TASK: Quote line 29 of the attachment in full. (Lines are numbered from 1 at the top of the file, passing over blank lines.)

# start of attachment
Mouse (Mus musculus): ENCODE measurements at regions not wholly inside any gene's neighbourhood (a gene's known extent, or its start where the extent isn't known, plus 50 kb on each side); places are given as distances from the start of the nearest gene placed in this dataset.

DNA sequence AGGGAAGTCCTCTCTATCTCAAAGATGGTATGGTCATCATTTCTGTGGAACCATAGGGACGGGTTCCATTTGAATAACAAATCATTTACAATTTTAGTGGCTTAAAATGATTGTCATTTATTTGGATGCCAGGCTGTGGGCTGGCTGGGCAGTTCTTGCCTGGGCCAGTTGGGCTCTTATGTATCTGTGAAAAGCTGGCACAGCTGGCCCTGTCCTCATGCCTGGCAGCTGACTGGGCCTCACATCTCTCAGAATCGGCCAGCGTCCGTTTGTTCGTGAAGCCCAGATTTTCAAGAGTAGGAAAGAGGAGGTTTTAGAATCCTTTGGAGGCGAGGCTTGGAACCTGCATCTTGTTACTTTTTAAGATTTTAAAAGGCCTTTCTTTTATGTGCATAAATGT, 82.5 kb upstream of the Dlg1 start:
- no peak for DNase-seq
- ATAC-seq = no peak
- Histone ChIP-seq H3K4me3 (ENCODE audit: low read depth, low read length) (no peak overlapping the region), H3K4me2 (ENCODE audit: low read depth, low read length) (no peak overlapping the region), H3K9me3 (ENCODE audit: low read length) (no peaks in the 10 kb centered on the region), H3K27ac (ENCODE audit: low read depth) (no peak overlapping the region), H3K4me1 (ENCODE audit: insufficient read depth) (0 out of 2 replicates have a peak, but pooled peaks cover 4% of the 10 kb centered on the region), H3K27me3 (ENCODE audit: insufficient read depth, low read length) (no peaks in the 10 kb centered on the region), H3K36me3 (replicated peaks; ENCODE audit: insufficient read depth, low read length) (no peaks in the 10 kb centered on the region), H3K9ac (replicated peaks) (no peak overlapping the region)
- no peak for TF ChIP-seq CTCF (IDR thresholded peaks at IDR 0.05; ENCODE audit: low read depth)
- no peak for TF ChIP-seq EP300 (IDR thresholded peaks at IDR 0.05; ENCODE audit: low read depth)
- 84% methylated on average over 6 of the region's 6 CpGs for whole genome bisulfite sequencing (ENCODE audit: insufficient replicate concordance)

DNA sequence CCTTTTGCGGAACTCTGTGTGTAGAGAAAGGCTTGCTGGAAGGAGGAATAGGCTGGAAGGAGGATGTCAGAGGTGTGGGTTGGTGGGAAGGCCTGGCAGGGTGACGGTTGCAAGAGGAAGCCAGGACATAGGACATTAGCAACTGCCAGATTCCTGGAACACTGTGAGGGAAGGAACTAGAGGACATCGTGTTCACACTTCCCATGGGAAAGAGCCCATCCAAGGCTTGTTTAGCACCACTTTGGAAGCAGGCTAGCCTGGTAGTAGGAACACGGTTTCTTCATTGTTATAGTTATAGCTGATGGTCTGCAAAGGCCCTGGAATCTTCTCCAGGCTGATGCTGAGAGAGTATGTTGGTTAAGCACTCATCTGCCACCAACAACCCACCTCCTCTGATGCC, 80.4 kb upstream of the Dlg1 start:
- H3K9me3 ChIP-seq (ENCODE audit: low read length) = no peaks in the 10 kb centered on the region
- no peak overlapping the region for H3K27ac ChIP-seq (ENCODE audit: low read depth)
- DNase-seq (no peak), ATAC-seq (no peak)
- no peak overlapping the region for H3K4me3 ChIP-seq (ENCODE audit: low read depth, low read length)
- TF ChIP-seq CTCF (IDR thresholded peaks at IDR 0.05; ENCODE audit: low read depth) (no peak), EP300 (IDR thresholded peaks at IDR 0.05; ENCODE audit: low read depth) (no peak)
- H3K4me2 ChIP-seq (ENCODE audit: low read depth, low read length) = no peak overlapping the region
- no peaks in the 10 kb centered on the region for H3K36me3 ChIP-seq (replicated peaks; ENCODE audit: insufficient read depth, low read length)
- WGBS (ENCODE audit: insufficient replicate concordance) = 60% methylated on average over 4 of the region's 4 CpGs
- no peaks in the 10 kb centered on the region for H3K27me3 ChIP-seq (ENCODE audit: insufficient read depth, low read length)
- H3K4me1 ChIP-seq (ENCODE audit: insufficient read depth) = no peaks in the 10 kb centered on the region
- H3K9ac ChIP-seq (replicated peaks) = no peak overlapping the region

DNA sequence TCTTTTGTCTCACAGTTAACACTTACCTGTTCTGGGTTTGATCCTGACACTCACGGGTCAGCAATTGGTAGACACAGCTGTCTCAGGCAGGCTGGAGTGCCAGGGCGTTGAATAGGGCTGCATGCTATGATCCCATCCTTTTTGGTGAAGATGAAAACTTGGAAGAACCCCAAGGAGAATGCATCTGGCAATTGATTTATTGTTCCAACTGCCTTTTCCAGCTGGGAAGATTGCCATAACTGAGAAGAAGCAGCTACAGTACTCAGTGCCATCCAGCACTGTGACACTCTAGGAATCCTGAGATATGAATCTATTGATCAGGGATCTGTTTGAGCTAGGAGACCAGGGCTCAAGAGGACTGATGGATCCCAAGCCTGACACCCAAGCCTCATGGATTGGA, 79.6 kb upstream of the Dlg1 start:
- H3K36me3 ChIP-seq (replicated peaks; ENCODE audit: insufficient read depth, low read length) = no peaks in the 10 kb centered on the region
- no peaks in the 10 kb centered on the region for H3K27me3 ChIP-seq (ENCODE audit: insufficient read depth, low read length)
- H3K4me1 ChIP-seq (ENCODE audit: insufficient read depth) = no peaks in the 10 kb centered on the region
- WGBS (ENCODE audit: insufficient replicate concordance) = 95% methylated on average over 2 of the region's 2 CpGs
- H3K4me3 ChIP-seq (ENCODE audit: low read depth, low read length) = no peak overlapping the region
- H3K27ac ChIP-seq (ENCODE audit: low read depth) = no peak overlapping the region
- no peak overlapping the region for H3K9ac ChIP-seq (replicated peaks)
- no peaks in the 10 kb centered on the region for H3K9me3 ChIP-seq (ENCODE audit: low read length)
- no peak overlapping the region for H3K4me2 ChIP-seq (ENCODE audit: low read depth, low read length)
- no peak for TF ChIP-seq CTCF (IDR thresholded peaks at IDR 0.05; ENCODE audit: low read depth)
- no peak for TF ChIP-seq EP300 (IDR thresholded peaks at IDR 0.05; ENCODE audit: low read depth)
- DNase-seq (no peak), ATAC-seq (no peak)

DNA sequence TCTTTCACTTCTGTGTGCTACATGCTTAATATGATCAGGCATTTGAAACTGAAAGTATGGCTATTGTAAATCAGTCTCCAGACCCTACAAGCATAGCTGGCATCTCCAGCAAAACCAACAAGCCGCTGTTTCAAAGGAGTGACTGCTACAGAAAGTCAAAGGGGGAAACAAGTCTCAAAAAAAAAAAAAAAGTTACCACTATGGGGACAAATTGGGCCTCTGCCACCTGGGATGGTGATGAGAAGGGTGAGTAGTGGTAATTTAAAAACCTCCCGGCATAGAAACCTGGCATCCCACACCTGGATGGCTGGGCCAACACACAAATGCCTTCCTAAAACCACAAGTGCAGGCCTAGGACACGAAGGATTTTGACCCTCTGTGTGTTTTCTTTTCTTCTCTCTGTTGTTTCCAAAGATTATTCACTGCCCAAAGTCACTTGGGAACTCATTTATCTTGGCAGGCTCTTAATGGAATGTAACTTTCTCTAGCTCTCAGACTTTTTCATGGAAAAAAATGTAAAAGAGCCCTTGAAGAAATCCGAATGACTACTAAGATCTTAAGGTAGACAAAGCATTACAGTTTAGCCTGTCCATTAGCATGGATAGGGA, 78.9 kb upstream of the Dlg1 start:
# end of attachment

- no peaks in the 10 kb centered on the region for H3K9me3 ChIP-seq (ENCODE audit: low read length)